July 23, 2010
[Ed. Note: We thank our colleague Richard D. Tuschman for this post, which was originally published on EBG’s Florida Employment & Immigration Law Blog]
An employee claiming Whistleblower protection under the Sarbanes-Oxley Act must have actually believed that his company’s conduct was illegal in order to state a claim under the Act, according to a recent decision by the Eleventh Circuit Court of Appeals, Gale v. U.S. Department of Labor, Case No. 08-14232 11th Cir. June 25, 2010) (pdf).
The case arose when Michael Gale was terminated from his employment at World Financial Group (“WFG”). Gale filed a Whistleblower complaint with the Occupational Safety and Health Administration, which enforces the SOX Whistleblower provisions. Gale alleged that he was terminated because he opposed decisions made by company officers relating to waste and misuse of corporate funds, and because he raised concerns regarding the alleged violation of SEC rules and regulations.
June 7, 2010
On the heels of its 2-1 decision in Hyman v. KD Resources, allowing equitable estoppel to extend the Sarbanes-Oxley (SOX) statute of limitations (noted in our blog posting of April 20, 2010), the Department of Labor Administrative Review Board (ARB) has issued a unanimous decision clarifying the burden for whistleblowers to survive dismissal of complaints that are not filed within the explicit 90-day statute of limitations. Daryanani v. Royal & Sun Alliance, ARB No. 08-106, ALJ No. 2007-SOX-79 (ARB May 27, 2010).
Adhering to the principle that equitable estoppel may apply when certain employer conduct interferes with a whistleblower-employee’s exercise of rights, the ARB nevertheless refused to extend the SOX statute of limitations on the basis of alleged inaction by an employer. Holding equitable estoppel would not be available in the circumstances, the ARB observed that the employer had no affirmative obligation to:
- inform the employee of potential causes of action,
- inform the employee of time limitations applicable under statutes creating a cause of action, or
- counter-sign a severance release agreement within the statute of limitations deadline.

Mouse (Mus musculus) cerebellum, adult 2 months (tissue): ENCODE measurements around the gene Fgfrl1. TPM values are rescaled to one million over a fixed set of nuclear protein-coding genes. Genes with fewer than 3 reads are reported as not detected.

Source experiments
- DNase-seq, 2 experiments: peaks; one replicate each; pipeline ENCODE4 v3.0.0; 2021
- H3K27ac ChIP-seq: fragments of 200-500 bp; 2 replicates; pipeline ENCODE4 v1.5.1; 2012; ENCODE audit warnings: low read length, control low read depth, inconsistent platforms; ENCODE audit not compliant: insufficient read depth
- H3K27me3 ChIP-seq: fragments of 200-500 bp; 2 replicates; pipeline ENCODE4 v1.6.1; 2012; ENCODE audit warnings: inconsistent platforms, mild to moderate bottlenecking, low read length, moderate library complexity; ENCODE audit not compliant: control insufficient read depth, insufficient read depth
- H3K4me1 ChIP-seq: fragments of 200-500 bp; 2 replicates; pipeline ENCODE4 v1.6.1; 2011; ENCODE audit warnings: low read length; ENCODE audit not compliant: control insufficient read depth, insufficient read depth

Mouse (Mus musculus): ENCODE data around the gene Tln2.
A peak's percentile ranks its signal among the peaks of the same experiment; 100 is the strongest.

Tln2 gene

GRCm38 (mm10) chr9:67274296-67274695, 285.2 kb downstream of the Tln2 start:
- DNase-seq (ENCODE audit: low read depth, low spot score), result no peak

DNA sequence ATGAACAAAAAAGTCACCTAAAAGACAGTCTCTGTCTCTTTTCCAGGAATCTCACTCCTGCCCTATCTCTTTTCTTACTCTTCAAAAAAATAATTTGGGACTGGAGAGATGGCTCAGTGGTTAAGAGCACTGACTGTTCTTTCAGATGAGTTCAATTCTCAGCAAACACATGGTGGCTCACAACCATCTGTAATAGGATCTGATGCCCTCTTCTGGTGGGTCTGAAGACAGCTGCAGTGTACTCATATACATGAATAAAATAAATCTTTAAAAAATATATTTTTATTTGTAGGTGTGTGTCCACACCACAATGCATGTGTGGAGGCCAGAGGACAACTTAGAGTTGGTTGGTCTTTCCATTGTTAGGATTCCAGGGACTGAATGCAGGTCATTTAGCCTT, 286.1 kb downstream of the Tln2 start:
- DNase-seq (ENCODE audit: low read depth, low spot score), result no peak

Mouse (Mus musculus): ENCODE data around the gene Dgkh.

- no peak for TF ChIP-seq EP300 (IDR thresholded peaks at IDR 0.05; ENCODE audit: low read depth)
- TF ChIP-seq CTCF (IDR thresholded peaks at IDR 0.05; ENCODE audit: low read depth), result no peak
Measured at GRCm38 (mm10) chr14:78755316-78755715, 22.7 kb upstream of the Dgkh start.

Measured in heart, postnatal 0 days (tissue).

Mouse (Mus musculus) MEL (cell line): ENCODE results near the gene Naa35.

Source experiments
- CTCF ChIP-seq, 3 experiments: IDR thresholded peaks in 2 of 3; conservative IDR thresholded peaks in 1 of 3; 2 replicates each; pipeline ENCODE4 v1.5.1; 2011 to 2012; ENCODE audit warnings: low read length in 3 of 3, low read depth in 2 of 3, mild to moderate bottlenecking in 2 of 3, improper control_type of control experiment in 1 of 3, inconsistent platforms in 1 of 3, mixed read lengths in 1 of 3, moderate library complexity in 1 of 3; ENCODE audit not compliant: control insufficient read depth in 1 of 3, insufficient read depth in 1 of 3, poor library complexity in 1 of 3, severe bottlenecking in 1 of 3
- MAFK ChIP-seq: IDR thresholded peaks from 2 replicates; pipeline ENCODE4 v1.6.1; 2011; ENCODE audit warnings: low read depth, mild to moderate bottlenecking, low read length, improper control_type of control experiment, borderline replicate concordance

May 21, 2010
By Allen B. Roberts, Douglas Weiner
The U.S. District Court for the District of Massachusetts held in Lawson v. FMR LLC (pdf) that SOX coverage can apply not only to employees of publicly traded companies, but to employees of private management services firms as well.
The typical business model in the financial services industry is that public mutual fund companies generally have no employees of their own, but are managed by private investment advisors. The public company’s investment assets are thus managed by employees of a private employer.
May 12, 2010
Like several other statutes, the Sarbanes-Oxley Act (“SOX”) requires whistleblowers to initiate their complaints by an administrative filing with the Department of Labor’s Occupational Safety and Health Administration. But when a preferred outcome in that designated arena appears unlikely, a whistleblower may be allowed to abandon the administrative process before a final order issues and seek a new opportunity in court. Faced with the prospect of another round of de novo litigation, employers may turn increasingly to pre-dispute arbitration agreements as an alternative to litigating in court.
As exemplified by Stone v. Instrumentation Laboratory Co.(4th Cir. 2009) (pdf), filing an administrative complaint and participating in the administrative process, as required by SOX, do not foreclose access to a federal court before the issuance of a final administrative order. The court explained that the preclusion doctrine, intended to avoid duplicative litigation, does not bar de novo consideration by a federal district court if a lawsuit is filed at least 180 days after the administrative filing and before the Department of Labor has issued a final decision, even where administrative proceedings have progressed to Administrative Review Board consideration of an administrative law judge’s dismissal of a complaint.
April 20, 2010
By: Allen B. Roberts, Victoria M. Sloan
Employers who thought they were free of exposure if no complaint was filed within the statute of limitations applicable in Sarbanes-Oxley (“SOX”) and other whistleblower claims administered by the Secretary of Labor need to recalibrate their risk based on a recent decision allowing equitable estoppel.
In Hyman v. KD Resources, an employee missed the 90-day SOX statute of limitations by filing his complaint 160 days after he was discharged. Two newly appointed members of the Administrative Review Board (“ARB”) allowed the complaint to survive and remanded it to the Administrative Law Judge who had dismissed it as untimely.